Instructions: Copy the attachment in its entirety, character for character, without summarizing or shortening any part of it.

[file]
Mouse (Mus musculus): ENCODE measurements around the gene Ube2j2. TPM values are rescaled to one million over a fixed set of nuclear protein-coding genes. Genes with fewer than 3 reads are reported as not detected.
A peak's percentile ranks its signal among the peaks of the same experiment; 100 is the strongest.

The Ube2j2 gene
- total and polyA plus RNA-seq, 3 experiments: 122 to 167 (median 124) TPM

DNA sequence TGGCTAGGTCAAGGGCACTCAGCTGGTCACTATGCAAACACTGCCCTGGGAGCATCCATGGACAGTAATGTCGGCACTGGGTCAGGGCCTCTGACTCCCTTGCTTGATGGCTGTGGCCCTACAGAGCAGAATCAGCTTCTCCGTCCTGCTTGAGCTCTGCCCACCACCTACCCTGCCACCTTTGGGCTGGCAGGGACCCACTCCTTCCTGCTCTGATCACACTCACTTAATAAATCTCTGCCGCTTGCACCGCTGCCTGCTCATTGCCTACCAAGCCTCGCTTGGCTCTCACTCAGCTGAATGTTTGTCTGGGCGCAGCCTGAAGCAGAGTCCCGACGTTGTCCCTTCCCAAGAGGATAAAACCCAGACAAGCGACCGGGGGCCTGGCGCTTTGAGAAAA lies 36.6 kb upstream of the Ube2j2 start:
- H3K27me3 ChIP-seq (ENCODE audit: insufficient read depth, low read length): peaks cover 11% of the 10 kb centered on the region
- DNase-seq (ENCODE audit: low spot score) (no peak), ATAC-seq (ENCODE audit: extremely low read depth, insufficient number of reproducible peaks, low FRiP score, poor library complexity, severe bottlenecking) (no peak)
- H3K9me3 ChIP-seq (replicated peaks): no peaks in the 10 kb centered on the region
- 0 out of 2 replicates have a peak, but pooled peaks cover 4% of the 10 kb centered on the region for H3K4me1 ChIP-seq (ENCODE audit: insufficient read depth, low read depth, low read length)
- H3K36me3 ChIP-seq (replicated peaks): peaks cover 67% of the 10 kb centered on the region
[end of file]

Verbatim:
Mouse (Mus musculus): ENCODE measurements around the gene Ube2j2. TPM values are rescaled to one million over a fixed set of nuclear protein-coding genes. Genes with fewer than 3 reads are reported as not detected.
A peak's percentile ranks its signal among the peaks of the same experiment; 100 is the strongest.

The Ube2j2 gene
- total and polyA plus RNA-seq, 3 experiments: 122 to 167 (median 124) TPM

DNA sequence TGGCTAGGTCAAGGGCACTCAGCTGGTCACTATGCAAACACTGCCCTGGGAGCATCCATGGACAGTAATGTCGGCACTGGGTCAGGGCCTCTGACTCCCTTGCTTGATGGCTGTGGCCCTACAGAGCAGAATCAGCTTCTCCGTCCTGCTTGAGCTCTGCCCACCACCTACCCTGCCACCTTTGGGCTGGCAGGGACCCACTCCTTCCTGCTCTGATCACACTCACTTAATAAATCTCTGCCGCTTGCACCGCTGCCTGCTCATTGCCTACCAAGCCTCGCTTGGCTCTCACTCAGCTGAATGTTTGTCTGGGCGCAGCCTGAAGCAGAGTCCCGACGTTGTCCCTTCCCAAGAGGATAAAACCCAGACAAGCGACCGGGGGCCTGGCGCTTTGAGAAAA lies 36.6 kb upstream of the Ube2j2 start:
- H3K27me3 ChIP-seq (ENCODE audit: insufficient read depth, low read length): peaks cover 11% of the 10 kb centered on the region
- DNase-seq (ENCODE audit: low spot score) (no peak), ATAC-seq (ENCODE audit: extremely low read depth, insufficient number of reproducible peaks, low FRiP score, poor library complexity, severe bottlenecking) (no peak)
- H3K9me3 ChIP-seq (replicated peaks): no peaks in the 10 kb centered on the region
- 0 out of 2 replicates have a peak, but pooled peaks cover 4% of the 10 kb centered on the region for H3K4me1 ChIP-seq (ENCODE audit: insufficient read depth, low read depth, low read length)
- H3K36me3 ChIP-seq (replicated peaks): peaks cover 67% of the 10 kb centered on the region